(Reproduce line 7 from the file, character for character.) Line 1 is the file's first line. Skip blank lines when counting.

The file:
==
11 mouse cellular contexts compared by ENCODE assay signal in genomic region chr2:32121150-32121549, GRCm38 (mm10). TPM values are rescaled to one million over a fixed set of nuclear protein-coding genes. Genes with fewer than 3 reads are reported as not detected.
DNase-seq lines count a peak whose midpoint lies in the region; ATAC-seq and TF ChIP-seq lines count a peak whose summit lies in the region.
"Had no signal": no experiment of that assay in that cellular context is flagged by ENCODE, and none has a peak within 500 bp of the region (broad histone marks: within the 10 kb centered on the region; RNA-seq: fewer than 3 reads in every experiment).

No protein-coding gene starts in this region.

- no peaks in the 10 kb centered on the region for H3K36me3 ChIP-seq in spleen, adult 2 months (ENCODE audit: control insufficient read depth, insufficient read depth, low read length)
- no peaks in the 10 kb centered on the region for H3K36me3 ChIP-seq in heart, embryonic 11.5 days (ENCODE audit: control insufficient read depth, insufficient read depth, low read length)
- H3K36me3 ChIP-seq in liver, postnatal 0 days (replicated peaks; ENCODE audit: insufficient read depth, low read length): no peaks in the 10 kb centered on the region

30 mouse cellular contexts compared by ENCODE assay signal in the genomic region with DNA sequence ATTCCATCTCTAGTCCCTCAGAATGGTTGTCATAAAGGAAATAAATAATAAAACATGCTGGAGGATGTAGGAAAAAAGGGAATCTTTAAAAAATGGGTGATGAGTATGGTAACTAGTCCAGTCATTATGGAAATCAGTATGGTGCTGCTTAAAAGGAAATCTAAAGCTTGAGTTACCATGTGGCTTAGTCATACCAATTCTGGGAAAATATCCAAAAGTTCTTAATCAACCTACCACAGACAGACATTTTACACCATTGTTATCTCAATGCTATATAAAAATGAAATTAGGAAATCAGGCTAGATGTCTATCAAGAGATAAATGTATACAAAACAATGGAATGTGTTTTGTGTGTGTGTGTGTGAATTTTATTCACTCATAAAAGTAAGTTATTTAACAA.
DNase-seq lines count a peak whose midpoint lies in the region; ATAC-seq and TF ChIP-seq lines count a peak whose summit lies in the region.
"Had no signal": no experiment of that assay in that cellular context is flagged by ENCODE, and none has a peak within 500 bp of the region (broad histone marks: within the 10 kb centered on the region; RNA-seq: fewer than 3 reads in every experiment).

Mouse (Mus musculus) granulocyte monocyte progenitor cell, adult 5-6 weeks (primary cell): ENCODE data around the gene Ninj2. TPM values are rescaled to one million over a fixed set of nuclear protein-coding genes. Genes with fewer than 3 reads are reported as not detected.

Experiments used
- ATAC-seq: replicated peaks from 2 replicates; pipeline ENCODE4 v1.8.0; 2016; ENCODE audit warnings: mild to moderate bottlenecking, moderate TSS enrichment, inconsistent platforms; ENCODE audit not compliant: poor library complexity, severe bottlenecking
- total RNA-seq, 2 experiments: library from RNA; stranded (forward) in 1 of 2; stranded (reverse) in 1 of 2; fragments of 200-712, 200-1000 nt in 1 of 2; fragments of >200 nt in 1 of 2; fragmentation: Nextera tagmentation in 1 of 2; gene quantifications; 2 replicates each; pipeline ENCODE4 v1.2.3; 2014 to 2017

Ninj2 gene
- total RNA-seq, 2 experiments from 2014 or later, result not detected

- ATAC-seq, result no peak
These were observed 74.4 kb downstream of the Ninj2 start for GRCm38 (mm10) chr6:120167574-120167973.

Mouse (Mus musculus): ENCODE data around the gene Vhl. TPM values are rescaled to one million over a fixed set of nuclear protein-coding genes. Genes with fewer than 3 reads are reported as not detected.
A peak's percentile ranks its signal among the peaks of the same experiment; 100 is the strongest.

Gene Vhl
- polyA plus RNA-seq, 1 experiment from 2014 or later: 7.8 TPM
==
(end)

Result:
- H3K36me3 ChIP-seq in liver, postnatal 0 days (replicated peaks; ENCODE audit: insufficient read depth, low read length): no peaks in the 10 kb centered on the region